Her eyes had begun to mist over, and for the first time that Ronnie could ever remember her mother began to cry. Her normally commanding voice was ever so slightly shaky.

    “...he told me that he loved me. That he loved you. But that he had to go. That there were rules. Rules he couldn’t break, even for us.”

    Throughout her mother’s story Ronnie had sat quietly, her tea forgotten. Now she reached out and took her mother’s hand, squeezing gently. For a moment her mother sobbed quietly before picking up her napkin and drying her eyes. She cleared her throat and took a deep breath before continuing. Once again her voice was clear and strong.

    “After that... he turned and took her hand and... and they vanished. They were just gone. One moment he was there and then... nothing. I never saw him again.”

    Ronnie nodded and sighed, rubbing her thumb reassuringly over her mother’s hand.

    “Why did you never tell me?” she asked, “Why make me believe he was in prison?”

    “What else could I tell you, Lancha? I was scared. Confused. I didn’t know where he was... when he would be back. He was simply gone. I couldn’t tell you the truth. Not until you were ready. Not until... you would believe me. But now... now you’ve met him. Now you know what he was. What he... is.”

    It made sense. But somehow Ronnie thought that there was more. Something her mother hadn’t told her.

    “What is he?” She asked.

    “Lancha...” her mother said, with a surprised look for the second time that day, “Can’t you see? He’s an angel.”

    This time it was Ronnie’s turn to look surprised.

    “An angel? Is that what he told you?” she asked.

    “Of course not.” her mother snorted, “He never told me, but I knew. What else could he have been? Do you see, Lancha? That’s why he had to leave us. Why he couldn’t be there for you. God had called him back.”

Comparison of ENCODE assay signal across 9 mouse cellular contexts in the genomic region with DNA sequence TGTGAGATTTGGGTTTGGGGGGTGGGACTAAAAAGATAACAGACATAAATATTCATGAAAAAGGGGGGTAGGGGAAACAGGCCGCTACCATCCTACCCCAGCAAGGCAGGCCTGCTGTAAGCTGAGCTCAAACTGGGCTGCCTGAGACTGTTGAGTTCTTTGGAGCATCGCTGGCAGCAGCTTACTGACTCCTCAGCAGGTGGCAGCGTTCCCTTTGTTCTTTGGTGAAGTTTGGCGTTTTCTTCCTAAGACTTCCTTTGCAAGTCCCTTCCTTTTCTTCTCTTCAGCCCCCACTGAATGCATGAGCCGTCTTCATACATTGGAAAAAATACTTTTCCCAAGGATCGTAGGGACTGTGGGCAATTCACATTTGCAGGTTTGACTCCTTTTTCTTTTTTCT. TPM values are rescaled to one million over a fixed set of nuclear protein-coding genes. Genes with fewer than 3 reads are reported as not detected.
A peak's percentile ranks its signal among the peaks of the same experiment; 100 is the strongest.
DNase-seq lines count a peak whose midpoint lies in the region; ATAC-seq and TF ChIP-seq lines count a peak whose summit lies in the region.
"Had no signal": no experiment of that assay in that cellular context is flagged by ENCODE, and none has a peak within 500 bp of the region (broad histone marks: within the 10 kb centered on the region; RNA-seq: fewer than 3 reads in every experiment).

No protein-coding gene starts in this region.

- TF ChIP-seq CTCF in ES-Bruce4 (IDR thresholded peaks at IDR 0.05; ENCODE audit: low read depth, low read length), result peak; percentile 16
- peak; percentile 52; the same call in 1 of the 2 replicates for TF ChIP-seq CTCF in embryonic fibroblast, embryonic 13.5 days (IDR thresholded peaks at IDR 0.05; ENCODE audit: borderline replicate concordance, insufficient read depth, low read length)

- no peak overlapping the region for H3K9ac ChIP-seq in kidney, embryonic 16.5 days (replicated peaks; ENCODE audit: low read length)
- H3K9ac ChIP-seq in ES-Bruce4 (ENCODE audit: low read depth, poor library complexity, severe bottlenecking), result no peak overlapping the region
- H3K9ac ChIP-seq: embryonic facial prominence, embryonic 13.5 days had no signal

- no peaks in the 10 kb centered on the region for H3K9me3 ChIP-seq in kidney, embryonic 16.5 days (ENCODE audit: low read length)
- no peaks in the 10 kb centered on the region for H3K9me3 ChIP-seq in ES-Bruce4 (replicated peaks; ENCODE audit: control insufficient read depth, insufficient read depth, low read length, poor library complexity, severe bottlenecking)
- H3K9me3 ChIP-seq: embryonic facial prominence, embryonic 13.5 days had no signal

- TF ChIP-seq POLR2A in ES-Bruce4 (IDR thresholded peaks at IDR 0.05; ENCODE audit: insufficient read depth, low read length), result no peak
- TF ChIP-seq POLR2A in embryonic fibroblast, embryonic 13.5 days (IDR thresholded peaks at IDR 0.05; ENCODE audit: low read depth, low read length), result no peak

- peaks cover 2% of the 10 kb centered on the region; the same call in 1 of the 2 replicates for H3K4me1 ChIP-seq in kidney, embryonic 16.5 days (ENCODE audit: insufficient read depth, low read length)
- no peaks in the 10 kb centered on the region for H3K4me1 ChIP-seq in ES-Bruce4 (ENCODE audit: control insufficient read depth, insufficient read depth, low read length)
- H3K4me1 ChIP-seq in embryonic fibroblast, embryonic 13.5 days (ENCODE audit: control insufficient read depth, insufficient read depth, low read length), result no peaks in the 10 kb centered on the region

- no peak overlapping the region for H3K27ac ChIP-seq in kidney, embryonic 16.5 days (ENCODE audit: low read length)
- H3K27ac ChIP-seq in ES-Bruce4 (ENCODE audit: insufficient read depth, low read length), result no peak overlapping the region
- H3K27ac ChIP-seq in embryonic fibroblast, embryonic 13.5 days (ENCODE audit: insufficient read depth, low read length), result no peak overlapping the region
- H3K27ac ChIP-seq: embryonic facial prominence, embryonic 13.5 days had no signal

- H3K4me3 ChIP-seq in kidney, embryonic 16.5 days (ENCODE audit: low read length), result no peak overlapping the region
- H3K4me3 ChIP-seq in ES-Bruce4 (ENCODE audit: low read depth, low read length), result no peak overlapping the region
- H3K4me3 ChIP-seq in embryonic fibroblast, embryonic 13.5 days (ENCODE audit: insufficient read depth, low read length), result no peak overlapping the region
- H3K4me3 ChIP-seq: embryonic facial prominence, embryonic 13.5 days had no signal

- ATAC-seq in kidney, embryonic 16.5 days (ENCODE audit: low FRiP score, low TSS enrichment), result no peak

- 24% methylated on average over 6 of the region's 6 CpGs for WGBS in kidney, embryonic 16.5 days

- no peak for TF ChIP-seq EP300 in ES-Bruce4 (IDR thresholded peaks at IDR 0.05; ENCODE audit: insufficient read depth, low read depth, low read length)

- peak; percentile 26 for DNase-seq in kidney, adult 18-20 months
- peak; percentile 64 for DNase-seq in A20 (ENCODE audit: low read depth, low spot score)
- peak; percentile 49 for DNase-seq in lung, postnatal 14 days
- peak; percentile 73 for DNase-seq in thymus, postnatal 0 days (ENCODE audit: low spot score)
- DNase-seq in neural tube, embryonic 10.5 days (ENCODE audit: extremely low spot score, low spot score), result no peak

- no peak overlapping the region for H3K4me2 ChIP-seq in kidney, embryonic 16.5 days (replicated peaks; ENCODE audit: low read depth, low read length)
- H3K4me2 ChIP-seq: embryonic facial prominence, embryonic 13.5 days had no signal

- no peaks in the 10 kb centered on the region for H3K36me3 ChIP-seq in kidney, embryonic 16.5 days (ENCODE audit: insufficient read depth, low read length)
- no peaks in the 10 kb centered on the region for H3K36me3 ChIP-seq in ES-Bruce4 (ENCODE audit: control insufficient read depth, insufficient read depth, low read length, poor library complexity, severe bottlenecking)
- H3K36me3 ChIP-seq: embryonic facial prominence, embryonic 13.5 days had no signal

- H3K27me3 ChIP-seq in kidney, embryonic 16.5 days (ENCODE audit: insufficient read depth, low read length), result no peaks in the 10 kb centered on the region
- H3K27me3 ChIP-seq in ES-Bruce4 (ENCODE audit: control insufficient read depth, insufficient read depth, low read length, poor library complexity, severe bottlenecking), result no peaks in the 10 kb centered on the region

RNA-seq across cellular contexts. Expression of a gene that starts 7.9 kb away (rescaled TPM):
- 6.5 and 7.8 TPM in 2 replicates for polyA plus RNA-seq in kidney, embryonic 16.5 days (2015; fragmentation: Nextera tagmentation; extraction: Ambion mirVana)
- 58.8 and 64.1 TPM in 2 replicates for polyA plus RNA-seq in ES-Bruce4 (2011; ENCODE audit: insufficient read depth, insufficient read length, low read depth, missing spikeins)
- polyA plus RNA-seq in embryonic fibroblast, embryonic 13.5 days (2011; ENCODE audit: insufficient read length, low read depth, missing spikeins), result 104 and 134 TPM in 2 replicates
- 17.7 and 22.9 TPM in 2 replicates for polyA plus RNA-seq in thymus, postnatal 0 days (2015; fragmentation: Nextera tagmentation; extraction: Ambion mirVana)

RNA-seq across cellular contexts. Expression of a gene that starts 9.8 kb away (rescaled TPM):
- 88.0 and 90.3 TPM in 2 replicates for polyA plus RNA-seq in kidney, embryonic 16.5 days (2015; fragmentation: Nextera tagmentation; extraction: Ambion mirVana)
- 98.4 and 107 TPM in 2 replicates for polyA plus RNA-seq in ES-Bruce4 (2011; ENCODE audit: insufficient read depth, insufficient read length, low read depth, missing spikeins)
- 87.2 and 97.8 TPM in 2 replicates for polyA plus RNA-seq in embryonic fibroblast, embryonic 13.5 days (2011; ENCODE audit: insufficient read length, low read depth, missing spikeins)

She took Ronnie’s hand in both of hers and looked into her daughter’s eyes, her face serious and concerned.

    “That’s why it hurts me so much when you don’t go to church, Mija. Why I tried to get you to love God. I don’t know where I failed you... what happened that made you turn your back on him. I just hope that now... you see, don’t you? With who your father was...”

    Ronnie exhaled slowly. Many things fell into place that moment. It was as though she was seeing her mother in a new light. She wasn’t a witch. Nor was she a saint. She was just a woman, trying her best to make do in a world beyond her understanding. Ronnie smiled warmly.

    “I’m sorry I never told you...” her mother said, seeming almost on the verge of tears again, “I should have... I... I just couldn’t.”

    “I understand, Mamá. It’s okay. You did what you had to.”

    She stood up and walked over to her mother. For the first time she could see the years and the hardship in her mother’s normally strong face. It was as though a weight had been lifted from her and she was finally able to relax.
    Ronnie put her arms around her and held her as she began to cry once more.

    “I love you, Mamá.”

    For a long moment the two women held each other in silence, the warm smells of the kitchen surrounding and binding them as the forgotten pot on the stove simmered gently.